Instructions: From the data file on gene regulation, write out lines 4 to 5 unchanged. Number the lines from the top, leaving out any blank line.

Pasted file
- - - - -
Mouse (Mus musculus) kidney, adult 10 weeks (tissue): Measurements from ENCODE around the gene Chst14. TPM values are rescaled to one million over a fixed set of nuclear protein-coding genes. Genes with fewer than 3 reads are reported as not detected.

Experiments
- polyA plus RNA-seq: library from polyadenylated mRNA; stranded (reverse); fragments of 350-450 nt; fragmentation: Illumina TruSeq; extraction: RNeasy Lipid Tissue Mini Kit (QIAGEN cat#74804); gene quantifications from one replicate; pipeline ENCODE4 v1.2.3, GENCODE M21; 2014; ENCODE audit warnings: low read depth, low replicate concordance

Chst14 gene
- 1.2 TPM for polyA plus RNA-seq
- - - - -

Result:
Chst14 gene
- 1.2 TPM for polyA plus RNA-seq